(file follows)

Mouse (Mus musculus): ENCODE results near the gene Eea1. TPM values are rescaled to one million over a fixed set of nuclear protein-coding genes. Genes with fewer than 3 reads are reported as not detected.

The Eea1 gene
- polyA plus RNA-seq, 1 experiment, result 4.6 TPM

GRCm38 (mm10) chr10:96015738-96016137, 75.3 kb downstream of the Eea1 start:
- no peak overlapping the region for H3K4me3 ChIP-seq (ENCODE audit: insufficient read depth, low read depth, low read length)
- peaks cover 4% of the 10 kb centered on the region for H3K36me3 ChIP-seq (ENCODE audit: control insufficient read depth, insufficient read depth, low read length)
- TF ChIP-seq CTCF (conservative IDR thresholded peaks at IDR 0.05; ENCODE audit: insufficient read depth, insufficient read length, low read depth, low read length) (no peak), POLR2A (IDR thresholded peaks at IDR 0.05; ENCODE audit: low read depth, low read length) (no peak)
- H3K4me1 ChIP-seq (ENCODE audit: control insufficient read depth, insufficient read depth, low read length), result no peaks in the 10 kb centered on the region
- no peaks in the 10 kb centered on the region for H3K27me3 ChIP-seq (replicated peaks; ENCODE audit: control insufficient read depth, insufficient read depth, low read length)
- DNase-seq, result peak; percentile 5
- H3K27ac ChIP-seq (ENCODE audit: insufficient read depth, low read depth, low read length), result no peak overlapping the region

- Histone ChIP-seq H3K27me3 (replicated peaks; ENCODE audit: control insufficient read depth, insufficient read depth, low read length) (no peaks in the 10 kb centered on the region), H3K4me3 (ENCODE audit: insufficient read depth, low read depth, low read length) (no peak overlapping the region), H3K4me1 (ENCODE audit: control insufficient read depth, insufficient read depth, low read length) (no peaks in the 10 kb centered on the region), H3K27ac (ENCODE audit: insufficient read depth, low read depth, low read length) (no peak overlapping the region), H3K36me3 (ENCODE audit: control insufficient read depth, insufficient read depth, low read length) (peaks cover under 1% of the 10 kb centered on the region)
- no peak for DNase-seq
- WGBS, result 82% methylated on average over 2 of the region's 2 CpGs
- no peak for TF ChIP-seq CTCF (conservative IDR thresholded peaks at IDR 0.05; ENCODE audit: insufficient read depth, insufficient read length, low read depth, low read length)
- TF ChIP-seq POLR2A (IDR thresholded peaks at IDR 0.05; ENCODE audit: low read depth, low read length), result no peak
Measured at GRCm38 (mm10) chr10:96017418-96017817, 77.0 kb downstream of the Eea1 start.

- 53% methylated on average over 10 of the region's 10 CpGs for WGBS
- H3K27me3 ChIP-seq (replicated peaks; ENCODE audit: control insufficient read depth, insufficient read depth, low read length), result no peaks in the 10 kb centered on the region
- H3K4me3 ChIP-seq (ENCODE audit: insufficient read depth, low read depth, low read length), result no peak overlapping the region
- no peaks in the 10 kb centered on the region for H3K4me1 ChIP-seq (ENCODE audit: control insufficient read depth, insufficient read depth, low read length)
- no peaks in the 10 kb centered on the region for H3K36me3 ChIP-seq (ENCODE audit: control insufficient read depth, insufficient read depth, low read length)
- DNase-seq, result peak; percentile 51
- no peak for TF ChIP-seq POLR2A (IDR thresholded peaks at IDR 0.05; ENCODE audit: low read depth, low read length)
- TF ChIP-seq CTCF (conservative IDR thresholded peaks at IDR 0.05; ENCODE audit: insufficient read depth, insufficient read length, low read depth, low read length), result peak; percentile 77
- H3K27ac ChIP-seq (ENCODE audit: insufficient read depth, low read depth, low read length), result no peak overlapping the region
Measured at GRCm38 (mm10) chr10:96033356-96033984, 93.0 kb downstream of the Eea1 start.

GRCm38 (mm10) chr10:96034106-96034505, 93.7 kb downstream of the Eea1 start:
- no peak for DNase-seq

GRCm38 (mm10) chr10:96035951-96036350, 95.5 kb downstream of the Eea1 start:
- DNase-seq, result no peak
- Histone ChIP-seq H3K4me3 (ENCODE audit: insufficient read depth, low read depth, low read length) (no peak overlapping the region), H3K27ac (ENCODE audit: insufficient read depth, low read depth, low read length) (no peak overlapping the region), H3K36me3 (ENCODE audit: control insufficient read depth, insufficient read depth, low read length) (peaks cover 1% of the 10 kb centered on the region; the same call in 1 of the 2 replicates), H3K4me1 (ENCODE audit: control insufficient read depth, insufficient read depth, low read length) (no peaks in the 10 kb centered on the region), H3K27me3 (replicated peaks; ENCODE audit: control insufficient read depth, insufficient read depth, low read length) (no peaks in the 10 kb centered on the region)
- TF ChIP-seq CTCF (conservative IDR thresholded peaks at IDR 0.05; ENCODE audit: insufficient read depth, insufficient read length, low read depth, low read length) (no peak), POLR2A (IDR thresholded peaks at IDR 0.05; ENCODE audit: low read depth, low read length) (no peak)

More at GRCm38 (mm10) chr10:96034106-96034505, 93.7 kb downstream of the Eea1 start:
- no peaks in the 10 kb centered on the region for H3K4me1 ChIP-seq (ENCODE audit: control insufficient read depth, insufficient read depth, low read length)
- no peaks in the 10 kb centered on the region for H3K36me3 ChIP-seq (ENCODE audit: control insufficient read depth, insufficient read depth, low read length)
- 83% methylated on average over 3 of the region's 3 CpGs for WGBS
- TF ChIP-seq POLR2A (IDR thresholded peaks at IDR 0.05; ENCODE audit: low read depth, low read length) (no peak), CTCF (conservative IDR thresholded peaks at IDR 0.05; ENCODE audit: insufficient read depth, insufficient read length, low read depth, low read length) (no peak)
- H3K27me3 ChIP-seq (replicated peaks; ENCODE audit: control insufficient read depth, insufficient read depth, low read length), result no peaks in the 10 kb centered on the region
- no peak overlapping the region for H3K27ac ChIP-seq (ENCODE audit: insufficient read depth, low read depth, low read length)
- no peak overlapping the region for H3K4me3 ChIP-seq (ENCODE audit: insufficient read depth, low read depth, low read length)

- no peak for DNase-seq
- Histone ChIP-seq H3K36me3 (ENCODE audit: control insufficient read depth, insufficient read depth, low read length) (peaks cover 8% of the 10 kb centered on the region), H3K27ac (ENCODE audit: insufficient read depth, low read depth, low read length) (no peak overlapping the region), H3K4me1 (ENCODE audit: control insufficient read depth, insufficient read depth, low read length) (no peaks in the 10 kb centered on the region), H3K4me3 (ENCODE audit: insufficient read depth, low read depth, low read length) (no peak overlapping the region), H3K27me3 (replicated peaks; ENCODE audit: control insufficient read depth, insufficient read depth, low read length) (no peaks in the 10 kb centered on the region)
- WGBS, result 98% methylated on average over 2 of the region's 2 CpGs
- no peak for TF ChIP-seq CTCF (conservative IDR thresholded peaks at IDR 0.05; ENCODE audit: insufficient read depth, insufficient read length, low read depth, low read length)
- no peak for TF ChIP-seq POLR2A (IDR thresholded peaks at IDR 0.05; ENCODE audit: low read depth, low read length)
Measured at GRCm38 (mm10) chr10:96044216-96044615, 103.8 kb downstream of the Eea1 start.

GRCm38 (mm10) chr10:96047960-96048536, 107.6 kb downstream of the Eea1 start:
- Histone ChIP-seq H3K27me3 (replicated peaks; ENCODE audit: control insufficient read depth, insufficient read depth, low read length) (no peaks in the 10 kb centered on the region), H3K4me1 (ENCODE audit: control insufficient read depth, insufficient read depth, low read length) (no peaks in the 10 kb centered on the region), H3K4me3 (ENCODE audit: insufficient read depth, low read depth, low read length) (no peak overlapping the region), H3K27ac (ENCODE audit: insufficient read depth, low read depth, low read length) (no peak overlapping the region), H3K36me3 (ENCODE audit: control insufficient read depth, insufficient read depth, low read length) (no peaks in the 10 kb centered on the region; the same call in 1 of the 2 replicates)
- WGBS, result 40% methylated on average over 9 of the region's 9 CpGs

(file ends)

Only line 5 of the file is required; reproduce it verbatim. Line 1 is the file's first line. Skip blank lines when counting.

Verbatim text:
- no peak overlapping the region for H3K4me3 ChIP-seq (ENCODE audit: insufficient read depth, low read depth, low read length)